I dream of better days with warmer skies. The lack of human interaction causes my mental health to drain, creating a biome of thoughts I'm desperate to escape from.
The moment I’m able to break free from my living room safely the first thing I do is buy a plane ticket. With such a strong desire to be near the ocean, at this point I won’t even mind claiming a middle seat. Walking past isles of people just as eager to take off as I am, I pack my bags away and excitedly take my seat on the soft cushion and plug in my headphones. With butterflies running through my body, the song ‘Heart It Races’ by Dr. Dog flows through my ears as I think to myself “This is what happiness feels like.”
As I smell the breeze of salty air and feel the hot sand devouring my bare feet, a smile paints my face. Not the pathetic and forced smile I flashed at my mother when she asks how I’m doing on day.. Seventeen? Eighteen? Of self-quarantine. Only a rare and genuine smile that appears without thought. Palm trees tower over large portions of the beach but in the water with the sun’s rays shining on my face is where I belong.
I look to my left at the waxy surfboard next to me. For me, surfing was much like a toddler learning to walk; wobbly and taking lots of tumbles. Although I’m no expert, on a surfboard enclosed by waves is where my soul feels at peace.
After a long day of falling through crashing waves I sit on my board surrounded by calmer waters as I watch the orange sun sink into the coast, coloring the sky soft shades of pink. With my feet kicking in vast blue, I stick my toes up to peek at the tan line caused by my anklet. This is it. The last few months have been a struggle as I fought for a desire to keep breathing. I’m thankful to have had a safe home to shield me from the pandemonium taking over the world but I craved for my mental health to be more grateful for that too. What a drag it can be when it feels like your mind is out to get you, but this is the pure and utter happiness that makes me feel so relieved to be alive. This moment, here and now, was what I held onto while in isolation. I dreamed of this feeling for so long.
With the sky getting darker by the minute, I paddle back to shore in no rush and throw on my ripped shorts and oversized tee shirt. I lay there on the soft, white sand for just a moment more. Now cooler, it felt soothing on my toasted skin. “I’m going to live here someday.” I think privately as I finally force myself to get up and go.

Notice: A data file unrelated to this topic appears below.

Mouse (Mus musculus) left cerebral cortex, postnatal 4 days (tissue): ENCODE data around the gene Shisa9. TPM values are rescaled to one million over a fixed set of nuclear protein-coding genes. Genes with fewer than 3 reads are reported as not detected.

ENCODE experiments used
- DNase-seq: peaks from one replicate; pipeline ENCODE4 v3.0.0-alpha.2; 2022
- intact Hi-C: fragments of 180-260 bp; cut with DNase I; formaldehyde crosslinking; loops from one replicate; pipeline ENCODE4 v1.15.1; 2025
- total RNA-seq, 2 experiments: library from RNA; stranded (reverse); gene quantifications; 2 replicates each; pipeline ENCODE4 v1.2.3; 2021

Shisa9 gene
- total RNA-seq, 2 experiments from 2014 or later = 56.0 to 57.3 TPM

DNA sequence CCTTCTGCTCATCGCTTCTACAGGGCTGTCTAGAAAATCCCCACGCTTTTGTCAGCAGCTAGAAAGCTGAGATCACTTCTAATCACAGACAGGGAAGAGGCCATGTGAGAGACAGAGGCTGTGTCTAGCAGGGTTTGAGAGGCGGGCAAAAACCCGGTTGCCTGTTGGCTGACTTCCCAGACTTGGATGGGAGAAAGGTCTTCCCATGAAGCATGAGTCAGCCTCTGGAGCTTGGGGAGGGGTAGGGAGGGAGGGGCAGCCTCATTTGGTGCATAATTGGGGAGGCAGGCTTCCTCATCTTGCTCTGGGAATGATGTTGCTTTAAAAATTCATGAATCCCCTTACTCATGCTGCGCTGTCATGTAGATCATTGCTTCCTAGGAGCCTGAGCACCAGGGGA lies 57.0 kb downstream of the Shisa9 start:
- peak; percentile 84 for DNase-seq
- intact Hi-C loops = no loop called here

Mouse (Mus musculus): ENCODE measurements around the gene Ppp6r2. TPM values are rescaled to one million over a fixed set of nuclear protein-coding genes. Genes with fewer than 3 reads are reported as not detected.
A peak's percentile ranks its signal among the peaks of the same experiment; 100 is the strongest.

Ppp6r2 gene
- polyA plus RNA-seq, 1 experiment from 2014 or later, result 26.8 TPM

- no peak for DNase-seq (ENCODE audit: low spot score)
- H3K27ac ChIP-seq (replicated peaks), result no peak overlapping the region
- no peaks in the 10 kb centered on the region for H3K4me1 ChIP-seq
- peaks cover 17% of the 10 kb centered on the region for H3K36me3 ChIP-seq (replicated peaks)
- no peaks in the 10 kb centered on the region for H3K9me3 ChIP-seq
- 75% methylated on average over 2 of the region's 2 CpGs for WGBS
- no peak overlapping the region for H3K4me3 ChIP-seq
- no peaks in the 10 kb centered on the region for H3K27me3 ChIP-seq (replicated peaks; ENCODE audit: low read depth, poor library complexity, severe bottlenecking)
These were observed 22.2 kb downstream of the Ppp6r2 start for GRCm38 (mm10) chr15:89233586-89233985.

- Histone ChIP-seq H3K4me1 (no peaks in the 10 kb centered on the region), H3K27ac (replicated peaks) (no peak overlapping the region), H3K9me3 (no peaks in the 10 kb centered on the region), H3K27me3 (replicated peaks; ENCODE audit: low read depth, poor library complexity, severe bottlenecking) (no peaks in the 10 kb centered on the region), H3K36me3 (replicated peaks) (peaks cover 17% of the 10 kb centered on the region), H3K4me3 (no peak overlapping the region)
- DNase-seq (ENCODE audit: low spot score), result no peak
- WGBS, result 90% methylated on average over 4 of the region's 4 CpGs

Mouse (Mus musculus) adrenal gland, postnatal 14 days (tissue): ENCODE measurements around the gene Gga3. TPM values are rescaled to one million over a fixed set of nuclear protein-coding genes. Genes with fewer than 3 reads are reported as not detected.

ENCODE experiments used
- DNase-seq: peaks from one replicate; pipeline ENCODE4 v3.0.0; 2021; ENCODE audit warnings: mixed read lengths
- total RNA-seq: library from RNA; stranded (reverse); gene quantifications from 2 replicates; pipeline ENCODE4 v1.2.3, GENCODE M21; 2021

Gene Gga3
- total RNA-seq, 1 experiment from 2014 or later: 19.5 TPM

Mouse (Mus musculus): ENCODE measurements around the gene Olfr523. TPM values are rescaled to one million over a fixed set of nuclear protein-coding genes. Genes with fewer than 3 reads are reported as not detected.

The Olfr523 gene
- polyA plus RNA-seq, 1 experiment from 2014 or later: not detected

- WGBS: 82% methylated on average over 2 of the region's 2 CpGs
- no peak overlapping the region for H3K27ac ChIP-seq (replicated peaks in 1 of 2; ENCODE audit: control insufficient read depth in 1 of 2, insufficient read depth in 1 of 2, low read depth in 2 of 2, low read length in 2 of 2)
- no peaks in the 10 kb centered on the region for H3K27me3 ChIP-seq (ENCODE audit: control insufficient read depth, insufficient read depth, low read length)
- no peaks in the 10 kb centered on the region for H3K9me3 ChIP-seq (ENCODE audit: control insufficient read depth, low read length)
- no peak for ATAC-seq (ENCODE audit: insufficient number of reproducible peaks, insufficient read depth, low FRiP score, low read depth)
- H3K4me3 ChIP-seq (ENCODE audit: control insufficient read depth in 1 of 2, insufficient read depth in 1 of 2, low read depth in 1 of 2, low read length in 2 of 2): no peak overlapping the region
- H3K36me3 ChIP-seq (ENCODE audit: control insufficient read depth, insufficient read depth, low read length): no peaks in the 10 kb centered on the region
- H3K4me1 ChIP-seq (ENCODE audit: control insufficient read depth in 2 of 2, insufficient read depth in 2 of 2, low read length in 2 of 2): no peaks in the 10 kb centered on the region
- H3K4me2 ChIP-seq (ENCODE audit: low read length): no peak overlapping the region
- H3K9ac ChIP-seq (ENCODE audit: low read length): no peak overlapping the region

I drag the long and damp board behind me as I pass signs that read ‘Ventura Beach’. I hop into my roofless Jeep and head toward the exit of the parking lot. The crisp breeze kisses my face as I drive around this small beach town. I glance up at the big, bright moon already making its appearance in the rising night sky, this too is possibly one of the best feelings I could ever place in my mind.
I pull up beside an ordinary pizza parlor with the rest of my family huddled inside sharing laughs. There was nothing special about this restaurant or their pizza, we stopped there hungry and on impulse the first time we ever took a road trip to Ventura and it became a silly little tradition. A small flush of guilt runs through me for making them wait so long due to my dawdling but no one seems to mind. A mixed scent of greasy but savory slices and the saltwater still on my damp hair fills the air around us.
When we arrive at our Airbnb on the beachfront, the rest of the night consists of reconnecting conversations and cheesy pay-per-view movies. My heart feels whole here.
There are many places I aspire to travel, some more exotic than others. I desire to hike the Swiss Alps, explore the Cliffs of Moher in Ireland, sail through the crystal waters of Koh Phi Phi, Thailand or surf the Gold Coast in Australia. Although I dream of greater travels, right here in this little California town is where I feel content. I’ve learned to appreciate the snowy mountains of my hometown in Ogden, Utah but I don’t often feel as if it's where I belong.
I dream of better days with warmer skies. As I write in the chilly winds beside those purple mountains, I may not be there now, but I’ll get there soon. In the meantime, I send my gratitude to the universe and hope for a healing Earth.